follows the successful completion of Semester 4. Students are expected to learn, develop and practice the high standards of behaviour and performance normally expected in the work environment. (A detailed description of each job is normally posted during the job competition.) As one component of the Work Term, the student is required to complete a work report. The work report, as a minimum requirement should:

  1. analyse an issue/problem related to the student’s work environment.

  2. demonstrate an understanding of the structure of a professional report, and show reasonable competence in written communication and presentation skills. (Students should consult the evaluation form provided in the placement package.)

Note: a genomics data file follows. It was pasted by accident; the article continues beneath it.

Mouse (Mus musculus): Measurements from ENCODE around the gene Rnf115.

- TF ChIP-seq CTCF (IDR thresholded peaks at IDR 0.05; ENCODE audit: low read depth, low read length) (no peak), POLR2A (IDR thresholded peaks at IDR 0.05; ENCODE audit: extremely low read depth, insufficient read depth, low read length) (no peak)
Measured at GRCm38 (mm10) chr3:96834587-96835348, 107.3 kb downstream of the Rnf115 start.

Late reports will be graded as FAL unless prior permission for a late report has been given by the co-ordinator.

Seminars on professional development, conducted by the Division of Co-operative Education, are presented during Semester 4 to introduce and prepare the student for participation in the subsequent work terms. Topics may include among others, work term evaluation, work report writing, career planning, employment seeking skills, resume preparation, self employment, ethics and professional concepts, behavioural requirements in the work place, assertiveness in the work place and industrial safety.

299W

Work Term II

follows the successful completion of Semester 6. Students are expected to further develop and expand their knowledge and work-related skills and should be able to accept increased responsibility and challenge. In addition, students are expected to demonstrate an ability to deal with increasingly complex work-related concepts and problems. The work report, as a minimum requirement, should: